In the setting of distributed computation, a protocol is fair if all parties receive their outputs even in the event of malicious behavior by some of the other parties (in particular, even if they abort the protocol early). Unfortunately, Cleve showed in 1986 that complete fairness is impossible — even for some very simple functions — whenever an honest majority is not present. In particular, fairness is impossible, in general, in the two-party setting. (Although complete fairness turns out to be possible for some non-trivial functions, as discussed here.)
As such, there has been a significant amount of work trying to achieve partial fairness. I won’t survey all this work here; instead, I will just note that (1) several papers on the topic don’t give any formal definition of what they are trying to achieve; (2) a few papers give definitions that are either ad-hoc, or are not very easy to understand (to put it mildly); (3) protocols suggested in many of the papers have significant drawbacks.
Expanding a little on this last point, one line of work has studied protocols guaranteeing something of the following form: at any point in the protocol, the computational efforts required by each party to recover their output are within a constant factor of each other. While at first appealing, one severe drawback of this approach is that it leaves ambiguous what the honest party is supposed to do in case of an abort! If the honest party always tries to recover its output, then it can be forced to run for exponential time. On the other hand, if there is some cut-off round before which point the honest party does not invest the time to recover its output, then the adversary can always abort the protocol just before that point.
In a recent paper by Dov Gordon and myself, we suggest for the first time a simulation-based definition of partial fairness within the standard real/ideal world paradigm. (A slightly outdated version of our paper is available here.) Our definition is as follows: we take the usual ideal-world model (used when defining secure computation with complete fairness) and require that the real-world execution of the protocol and this ideal world be indistinguishable up to to an additive distance of (for some specified polynomial ). We refer to this notion as “-security”. Note that -security is technically incomparable to (but intuitively more appealing than) the standard approach (“security with abort”), which weakens the ideal model to one where fairness is not guaranteed at all but requires full-fledged computational indistinguishability (with respect to this weaker ideal model). Also, although the definition of -security allows privacy to be violated with probability , in fact all our protocols are completely private. (Some of them will also be secure with abort.)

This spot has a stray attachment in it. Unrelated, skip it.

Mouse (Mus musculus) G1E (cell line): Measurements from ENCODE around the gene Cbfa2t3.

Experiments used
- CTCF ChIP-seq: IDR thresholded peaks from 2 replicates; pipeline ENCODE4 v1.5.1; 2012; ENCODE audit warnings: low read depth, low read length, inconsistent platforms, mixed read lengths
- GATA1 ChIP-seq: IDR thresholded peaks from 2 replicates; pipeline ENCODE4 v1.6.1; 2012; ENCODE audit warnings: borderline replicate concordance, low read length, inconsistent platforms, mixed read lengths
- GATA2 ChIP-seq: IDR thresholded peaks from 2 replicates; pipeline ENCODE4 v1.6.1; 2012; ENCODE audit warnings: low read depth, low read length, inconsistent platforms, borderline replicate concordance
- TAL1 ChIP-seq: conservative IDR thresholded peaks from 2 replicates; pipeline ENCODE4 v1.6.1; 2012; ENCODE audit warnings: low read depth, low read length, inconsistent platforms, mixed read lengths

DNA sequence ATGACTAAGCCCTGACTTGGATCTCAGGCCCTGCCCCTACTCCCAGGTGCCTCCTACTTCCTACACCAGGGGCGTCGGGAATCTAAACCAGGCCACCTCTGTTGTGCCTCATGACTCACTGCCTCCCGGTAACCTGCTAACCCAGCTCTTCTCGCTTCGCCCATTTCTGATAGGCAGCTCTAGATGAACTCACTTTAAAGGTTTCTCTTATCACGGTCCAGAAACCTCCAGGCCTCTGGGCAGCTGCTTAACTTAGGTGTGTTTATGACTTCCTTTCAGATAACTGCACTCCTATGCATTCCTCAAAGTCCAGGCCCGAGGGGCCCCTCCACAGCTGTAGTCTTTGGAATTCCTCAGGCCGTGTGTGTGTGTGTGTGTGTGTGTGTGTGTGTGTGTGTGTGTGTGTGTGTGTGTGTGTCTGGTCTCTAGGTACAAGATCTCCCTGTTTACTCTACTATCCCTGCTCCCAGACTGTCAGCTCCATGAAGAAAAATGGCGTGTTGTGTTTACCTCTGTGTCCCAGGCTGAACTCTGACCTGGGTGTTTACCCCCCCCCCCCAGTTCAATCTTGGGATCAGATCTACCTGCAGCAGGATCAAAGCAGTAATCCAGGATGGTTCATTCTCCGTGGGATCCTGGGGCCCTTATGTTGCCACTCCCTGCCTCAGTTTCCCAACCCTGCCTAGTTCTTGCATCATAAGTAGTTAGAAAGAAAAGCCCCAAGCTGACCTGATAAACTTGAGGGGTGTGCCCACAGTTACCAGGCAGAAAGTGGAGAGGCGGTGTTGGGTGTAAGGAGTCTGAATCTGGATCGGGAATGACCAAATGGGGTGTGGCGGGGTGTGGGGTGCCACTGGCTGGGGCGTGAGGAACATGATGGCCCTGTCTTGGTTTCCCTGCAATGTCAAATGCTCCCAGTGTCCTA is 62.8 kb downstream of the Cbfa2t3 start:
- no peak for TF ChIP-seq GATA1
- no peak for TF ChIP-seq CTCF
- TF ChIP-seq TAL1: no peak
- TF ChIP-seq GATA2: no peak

In addition to introducing this new definition, we also completely settle the question of feasibility of partial fairness (with respect to this definition) in the two-party setting. Namely, we show:
Let be a (randomized) functionality, where player 1 provides input and receives output , and player 2 provides input and receives output .
- As long as one of is polynomial-size, then for any polynomial there is a protocol computing that is both -secure and secure-with-abort.
- As long as one of is polynomial-size, then for any polynomial there is a protocol computing that is -secure.
Our negative results show that the above are optimal:
- There is a (deterministic) function where each of have super-polynomial size, such that there is no protocol computing that is both -secure and secure-with-abort.
- There is a (deterministic) function where each of have super-polynomial size, such that there is no protocol computing that is -secure.
This line of work (continuing the earlier work on complete fairness) is among my favorites of the things I’ve worked on recently. Fairness is a natural and basic problem that we still don’t fully understand; questions in the area are easily accessible, yet resolving these questions is difficult and seems to require new techniques. Several compelling questions remain; here are some of my favorites:
- Partial fairness in the multi-party setting is wide open. The only positive results I am aware of (besides those functions for which complete fairness is possible) are for coin tossing, and the only negative results I know about are those that can be derived as extensions of the impossibility results from the two-party case.
- Determining the exact round complexity of protocols achieving fairness or partial fairness seems interesting — not just in its own right, but because I suspect it will shed light on the issue of fairness itself. The round complexity of partially fair, two-party coin tossing was recently resolved by Moran, Naor, and Segev; other than that, the question is completely open.